This is why he labeled her as an "easy target", but beforehand, he had actually telephoned the palace press office to find out where she would be. Now, why on Earth would the staff members did not notice a random stranger on the telephone is beyond our understanding.
He thought that Princess Anne was an easy target
As previously mentioned, Ball thought of Princess Anne as an "easy target" for various reasons. One of the reasons he may have come to this conclusion was because he'd seen that they only used the services of one bodyguard on their unofficial travels.
So, this would have made him think that Princess Anne was easy pickings, so to speak. Another thing is that Anne was noted as the media darling of the time, with her whereabouts considerably publicized and her life plastered in newspapers and on television after she married the commoner named Captain Mark Phillips.
During the ransom attempt, four people were shot
Before reaching the princess, Ball had to get through two people first: chauffer Alex Callender and bodyguard James Beaton. Beaton assumed that Ball was just another angry driver, so he exited the stopped limo to confront him. As soon as he did so, Ball shot him in the shoulder. Beaton also carried a gun on him, but the injury to his shoulder made his aim poor, and after one shot, his weapon jammed.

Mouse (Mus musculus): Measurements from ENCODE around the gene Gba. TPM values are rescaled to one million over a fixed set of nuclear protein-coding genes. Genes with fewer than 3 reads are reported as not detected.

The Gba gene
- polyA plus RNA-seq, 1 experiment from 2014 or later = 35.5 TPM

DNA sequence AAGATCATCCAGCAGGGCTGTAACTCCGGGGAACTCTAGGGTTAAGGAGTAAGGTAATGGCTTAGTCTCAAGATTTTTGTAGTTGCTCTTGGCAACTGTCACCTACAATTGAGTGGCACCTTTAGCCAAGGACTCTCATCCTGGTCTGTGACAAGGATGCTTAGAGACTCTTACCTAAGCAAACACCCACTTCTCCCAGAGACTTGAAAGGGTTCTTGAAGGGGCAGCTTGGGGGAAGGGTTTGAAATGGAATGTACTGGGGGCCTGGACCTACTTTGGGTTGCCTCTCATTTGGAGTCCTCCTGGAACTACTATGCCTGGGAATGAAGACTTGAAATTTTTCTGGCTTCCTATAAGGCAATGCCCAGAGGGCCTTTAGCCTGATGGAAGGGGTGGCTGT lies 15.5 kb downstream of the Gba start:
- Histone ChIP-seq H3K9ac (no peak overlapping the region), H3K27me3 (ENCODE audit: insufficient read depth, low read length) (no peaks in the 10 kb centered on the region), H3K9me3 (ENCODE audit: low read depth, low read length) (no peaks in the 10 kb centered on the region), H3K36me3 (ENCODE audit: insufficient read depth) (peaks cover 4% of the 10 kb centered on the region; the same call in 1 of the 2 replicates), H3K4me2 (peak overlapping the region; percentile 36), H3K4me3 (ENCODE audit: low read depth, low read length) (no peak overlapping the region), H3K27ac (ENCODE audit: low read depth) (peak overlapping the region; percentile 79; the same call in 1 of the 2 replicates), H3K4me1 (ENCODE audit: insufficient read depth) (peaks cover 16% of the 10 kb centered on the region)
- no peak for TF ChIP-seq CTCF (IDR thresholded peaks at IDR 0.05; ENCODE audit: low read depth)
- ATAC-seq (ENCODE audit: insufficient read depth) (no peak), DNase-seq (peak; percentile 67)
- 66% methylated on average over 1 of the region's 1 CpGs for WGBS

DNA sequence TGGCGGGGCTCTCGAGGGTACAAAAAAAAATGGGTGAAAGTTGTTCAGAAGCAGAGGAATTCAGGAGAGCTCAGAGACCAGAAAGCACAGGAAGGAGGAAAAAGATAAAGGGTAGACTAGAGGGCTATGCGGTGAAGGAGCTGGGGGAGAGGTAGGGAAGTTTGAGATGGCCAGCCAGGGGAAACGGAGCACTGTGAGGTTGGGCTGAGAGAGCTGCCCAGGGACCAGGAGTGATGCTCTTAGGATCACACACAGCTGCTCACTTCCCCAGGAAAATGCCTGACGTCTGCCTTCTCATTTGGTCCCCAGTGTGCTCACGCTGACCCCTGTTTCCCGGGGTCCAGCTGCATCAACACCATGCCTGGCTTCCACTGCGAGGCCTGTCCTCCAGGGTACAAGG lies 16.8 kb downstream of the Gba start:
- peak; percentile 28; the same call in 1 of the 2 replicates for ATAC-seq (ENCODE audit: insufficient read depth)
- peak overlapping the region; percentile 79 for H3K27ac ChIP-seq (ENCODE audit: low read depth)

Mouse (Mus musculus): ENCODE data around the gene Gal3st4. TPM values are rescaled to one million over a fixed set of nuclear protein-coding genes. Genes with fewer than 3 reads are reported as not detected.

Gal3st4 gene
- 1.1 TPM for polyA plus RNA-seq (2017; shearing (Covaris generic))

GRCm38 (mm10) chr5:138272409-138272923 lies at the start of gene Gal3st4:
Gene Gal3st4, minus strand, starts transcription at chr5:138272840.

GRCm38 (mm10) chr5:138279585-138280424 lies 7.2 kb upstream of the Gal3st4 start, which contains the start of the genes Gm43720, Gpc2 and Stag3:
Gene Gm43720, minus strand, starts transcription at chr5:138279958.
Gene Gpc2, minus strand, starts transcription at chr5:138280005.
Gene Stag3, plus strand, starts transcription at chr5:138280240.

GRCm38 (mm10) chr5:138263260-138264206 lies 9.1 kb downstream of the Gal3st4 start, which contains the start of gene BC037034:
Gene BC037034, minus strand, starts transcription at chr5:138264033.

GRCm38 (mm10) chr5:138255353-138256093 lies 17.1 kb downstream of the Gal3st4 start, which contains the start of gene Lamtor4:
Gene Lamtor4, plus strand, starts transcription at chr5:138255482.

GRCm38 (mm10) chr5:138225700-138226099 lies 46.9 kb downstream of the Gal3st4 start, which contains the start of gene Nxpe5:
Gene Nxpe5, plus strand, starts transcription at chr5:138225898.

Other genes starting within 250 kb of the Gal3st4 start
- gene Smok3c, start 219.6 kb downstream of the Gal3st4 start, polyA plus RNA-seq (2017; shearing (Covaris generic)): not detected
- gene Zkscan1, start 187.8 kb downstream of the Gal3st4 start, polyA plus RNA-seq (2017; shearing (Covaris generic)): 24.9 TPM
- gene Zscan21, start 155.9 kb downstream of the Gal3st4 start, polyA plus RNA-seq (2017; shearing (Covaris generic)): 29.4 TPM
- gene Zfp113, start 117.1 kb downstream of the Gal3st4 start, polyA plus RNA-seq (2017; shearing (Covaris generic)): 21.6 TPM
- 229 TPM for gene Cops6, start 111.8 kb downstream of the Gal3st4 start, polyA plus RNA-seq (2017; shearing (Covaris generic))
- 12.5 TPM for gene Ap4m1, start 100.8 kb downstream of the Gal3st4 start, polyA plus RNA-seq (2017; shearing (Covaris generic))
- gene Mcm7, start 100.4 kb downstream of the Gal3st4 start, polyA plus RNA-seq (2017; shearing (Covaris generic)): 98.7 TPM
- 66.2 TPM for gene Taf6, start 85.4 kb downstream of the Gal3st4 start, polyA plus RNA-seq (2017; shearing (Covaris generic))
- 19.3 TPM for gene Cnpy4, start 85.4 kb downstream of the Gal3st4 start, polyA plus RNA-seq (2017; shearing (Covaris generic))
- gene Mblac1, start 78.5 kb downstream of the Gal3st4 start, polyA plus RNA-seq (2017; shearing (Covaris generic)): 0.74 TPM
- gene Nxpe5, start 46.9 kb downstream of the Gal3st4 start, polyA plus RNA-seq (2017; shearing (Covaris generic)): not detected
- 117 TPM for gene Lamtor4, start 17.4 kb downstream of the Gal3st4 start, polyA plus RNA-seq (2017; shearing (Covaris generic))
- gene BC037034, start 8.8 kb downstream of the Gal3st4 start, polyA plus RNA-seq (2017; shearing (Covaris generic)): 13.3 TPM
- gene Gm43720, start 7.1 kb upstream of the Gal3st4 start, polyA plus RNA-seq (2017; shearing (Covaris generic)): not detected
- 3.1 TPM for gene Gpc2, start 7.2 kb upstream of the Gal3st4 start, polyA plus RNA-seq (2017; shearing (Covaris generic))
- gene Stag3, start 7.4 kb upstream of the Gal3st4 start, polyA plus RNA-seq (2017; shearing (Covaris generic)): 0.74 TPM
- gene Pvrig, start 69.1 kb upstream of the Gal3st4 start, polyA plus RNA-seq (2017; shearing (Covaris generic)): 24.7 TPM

Ball then shot him another two times. Once Beaton was out of the way, Ball then shot Callender in the chest. When the officers finally arrived, they came to the same assumption that got Beaton into his sticky mess by assuming that Ball was simply a disgruntled driver. Constable Michael Hills touched Ball on the shoulder, and Ball, in turn, shot him in the stomach.
The fourth man to be shot was Daily Mirror journalist John Brian McConnell, who desperately tried convincing Ball to disarm by saying, "Don't be silly, old boy, put the gun down." Thankfully, all four men later recovered and were awarded medals by Queen Elizabeth II.
Princess Anne refused to listen to Ball's instructions
When Ball finally succeeded in reaching the back of the limo, he naturally assumed the hard work was over. However, he didn't expect Princess Anne's stubbornness and courage when she refused to exit the vehicle. After summoning her, Ball declared he was planning to hold her for ransom, which prompted the princess to dig her heels in even more firmly.
She then remarked, "Not bloody likely." Ball fought to drag her out of the car, while Princess Anne's husband endeavored to keep her inside. The force of the two men pulling on the princess caused her dress to tear down the back, a moment that the princess said had made her lose her calm and collectiveness.
She then noted that once her dress ripped, that was Ball's "most dangerous moment." Otherwise, the princess alleged she was fairly relaxed and polite, calling the conversation she had with Ball about her getting out of the car "tedious."
The Princess escaped by performing an acrobatic move
Princess Anne found herself flat on her back on the floor of the car at the apex of the attempted kidnapping, which gave her the opportunity to somersault backward out the door opposite Ball. Her initial thought was that if she were out of the car, Ball would move, and she was right.